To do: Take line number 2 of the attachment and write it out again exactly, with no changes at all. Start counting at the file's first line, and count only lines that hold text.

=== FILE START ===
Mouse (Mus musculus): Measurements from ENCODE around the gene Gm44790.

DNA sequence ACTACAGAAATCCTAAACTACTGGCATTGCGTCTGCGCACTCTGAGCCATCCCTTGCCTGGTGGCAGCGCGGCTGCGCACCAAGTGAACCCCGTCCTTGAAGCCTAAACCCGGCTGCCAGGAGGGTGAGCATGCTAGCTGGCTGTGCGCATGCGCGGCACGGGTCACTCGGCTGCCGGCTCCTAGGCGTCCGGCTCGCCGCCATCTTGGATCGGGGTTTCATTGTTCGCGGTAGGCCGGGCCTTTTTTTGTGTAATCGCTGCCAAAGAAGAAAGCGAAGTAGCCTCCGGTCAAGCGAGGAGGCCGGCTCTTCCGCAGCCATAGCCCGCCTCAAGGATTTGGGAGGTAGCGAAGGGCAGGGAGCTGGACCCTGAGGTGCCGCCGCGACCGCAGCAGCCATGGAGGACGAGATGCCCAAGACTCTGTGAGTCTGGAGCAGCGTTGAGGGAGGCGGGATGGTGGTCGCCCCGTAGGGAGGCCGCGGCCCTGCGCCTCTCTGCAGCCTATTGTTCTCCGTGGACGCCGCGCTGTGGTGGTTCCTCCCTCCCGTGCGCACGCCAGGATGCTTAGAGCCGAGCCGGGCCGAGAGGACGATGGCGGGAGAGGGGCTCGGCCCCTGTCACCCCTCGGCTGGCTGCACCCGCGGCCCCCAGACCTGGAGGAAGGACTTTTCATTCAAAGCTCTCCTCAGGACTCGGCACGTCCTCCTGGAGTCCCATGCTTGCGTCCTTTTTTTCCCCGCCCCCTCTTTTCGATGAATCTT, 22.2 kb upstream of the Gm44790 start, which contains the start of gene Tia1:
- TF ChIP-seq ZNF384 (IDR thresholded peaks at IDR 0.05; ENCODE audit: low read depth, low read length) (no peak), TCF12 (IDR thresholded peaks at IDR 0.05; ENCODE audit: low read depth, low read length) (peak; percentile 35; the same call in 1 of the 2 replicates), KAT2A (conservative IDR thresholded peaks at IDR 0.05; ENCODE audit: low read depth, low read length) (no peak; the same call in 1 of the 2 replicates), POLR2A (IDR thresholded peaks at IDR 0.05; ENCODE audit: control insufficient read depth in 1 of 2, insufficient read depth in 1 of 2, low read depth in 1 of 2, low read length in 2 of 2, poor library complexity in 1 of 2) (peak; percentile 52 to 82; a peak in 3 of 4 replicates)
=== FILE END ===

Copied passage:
DNA sequence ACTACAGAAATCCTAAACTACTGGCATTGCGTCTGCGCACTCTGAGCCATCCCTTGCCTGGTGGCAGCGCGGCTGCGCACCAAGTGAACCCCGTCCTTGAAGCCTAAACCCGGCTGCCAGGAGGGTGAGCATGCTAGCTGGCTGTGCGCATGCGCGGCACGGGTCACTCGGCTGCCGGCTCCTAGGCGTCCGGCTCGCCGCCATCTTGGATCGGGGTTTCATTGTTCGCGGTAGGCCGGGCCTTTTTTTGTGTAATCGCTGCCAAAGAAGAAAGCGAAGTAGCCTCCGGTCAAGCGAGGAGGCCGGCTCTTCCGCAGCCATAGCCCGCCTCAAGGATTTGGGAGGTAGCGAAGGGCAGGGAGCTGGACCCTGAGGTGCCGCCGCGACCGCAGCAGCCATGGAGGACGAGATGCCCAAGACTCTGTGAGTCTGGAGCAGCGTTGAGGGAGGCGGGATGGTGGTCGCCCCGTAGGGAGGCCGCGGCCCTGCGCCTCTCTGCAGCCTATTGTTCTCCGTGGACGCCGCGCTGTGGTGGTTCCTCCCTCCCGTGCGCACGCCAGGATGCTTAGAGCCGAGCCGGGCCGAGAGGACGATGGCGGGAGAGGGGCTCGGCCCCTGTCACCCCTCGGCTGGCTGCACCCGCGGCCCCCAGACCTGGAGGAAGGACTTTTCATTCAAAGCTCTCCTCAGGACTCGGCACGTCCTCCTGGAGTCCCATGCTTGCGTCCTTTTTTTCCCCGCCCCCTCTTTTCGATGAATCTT, 22.2 kb upstream of the Gm44790 start, which contains the start of gene Tia1: